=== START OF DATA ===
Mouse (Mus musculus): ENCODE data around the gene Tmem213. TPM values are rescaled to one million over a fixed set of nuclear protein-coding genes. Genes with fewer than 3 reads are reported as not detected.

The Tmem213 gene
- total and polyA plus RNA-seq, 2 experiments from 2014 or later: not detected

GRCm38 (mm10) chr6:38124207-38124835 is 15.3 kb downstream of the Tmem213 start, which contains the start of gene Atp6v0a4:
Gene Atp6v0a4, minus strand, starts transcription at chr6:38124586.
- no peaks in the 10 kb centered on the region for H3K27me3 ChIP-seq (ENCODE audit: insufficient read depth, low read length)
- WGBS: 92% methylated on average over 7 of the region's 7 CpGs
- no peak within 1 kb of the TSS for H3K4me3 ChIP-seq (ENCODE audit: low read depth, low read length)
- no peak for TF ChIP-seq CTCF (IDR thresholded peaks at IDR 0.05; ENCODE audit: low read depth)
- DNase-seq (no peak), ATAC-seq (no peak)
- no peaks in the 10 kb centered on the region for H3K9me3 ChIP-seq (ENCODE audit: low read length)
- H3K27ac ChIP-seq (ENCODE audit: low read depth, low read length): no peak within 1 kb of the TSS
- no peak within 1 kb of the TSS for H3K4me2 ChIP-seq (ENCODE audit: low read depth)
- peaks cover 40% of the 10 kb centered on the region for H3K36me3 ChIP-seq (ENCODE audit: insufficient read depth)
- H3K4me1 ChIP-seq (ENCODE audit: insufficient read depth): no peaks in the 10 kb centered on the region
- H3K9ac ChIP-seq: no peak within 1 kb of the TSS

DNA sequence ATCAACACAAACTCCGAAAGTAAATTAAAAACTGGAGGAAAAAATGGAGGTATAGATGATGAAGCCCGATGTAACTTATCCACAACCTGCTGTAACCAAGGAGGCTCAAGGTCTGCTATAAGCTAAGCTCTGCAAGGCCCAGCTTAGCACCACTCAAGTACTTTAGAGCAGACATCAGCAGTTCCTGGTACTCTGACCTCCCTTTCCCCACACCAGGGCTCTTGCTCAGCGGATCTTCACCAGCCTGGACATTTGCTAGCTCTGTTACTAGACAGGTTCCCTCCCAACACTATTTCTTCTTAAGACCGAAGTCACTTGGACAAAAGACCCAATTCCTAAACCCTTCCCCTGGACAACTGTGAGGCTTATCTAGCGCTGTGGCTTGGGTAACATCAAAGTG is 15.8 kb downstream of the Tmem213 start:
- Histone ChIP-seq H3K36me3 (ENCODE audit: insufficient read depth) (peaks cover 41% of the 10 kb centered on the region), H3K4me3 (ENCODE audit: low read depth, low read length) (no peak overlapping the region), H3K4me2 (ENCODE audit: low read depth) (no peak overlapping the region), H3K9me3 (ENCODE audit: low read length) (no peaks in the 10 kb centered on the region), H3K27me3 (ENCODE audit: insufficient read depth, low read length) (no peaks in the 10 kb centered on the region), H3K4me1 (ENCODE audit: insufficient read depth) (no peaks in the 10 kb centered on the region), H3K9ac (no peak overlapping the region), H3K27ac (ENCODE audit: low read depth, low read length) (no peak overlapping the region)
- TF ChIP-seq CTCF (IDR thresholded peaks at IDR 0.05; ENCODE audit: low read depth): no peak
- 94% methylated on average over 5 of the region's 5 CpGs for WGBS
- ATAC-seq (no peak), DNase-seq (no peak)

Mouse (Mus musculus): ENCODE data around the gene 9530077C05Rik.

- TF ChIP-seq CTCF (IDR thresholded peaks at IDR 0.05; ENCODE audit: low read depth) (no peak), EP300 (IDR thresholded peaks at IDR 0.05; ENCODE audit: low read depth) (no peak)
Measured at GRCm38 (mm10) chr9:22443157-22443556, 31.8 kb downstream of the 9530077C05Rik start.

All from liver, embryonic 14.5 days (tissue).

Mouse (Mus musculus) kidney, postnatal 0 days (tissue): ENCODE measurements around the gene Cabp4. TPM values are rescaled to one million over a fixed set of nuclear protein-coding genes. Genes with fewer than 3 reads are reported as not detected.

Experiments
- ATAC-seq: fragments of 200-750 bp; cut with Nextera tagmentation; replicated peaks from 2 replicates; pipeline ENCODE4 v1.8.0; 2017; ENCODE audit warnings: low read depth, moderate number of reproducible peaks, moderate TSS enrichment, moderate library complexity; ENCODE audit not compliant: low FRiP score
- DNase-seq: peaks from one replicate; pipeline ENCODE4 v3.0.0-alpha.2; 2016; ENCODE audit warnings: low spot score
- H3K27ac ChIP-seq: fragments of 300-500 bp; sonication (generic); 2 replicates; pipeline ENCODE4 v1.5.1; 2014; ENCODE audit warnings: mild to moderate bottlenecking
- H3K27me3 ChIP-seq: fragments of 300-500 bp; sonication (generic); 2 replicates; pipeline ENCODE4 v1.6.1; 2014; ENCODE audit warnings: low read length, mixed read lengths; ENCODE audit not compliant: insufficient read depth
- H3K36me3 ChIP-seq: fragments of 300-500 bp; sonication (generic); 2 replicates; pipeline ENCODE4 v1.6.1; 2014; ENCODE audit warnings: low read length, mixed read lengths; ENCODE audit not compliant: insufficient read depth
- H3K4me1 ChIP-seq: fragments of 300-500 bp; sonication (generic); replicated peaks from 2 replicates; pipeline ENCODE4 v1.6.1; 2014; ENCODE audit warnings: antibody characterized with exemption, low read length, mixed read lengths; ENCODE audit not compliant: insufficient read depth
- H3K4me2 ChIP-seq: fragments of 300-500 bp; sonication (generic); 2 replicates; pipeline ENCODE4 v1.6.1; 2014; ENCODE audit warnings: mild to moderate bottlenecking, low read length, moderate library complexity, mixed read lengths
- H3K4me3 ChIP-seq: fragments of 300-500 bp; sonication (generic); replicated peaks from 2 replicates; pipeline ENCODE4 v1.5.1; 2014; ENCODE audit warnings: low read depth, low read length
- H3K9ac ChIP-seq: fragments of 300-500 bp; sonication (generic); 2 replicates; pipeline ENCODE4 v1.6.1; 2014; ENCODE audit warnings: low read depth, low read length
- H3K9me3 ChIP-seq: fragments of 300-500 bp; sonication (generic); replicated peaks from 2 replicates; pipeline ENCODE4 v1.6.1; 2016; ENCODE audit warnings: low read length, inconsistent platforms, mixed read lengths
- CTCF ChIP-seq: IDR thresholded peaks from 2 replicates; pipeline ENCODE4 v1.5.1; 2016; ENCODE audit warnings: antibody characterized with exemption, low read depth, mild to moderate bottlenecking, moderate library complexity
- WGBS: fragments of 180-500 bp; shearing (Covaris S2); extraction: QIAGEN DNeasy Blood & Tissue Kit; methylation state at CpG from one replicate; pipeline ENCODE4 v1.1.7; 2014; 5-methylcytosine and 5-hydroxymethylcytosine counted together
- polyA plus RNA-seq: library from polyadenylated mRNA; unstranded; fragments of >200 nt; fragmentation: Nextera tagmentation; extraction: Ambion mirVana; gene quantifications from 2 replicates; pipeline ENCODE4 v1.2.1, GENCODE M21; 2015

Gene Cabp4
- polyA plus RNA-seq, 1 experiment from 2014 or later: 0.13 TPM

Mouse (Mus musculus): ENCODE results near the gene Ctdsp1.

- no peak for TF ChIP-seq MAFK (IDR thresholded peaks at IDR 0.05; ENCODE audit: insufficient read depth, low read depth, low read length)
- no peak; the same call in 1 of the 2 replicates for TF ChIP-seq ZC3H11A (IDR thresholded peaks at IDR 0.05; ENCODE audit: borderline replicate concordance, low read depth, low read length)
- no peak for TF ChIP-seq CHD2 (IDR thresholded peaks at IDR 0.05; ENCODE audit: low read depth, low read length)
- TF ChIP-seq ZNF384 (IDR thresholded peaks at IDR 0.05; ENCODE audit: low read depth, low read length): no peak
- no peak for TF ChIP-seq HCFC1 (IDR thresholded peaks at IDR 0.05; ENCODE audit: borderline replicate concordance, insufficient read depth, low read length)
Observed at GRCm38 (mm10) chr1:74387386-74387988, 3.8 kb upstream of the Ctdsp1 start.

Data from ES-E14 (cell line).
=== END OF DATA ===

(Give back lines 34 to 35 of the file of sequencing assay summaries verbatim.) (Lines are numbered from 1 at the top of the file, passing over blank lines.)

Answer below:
- H3K4me2 ChIP-seq: fragments of 300-500 bp; sonication (generic); 2 replicates; pipeline ENCODE4 v1.6.1; 2014; ENCODE audit warnings: mild to moderate bottlenecking, low read length, moderate library complexity, mixed read lengths
- H3K4me3 ChIP-seq: fragments of 300-500 bp; sonication (generic); replicated peaks from 2 replicates; pipeline ENCODE4 v1.5.1; 2014; ENCODE audit warnings: low read depth, low read length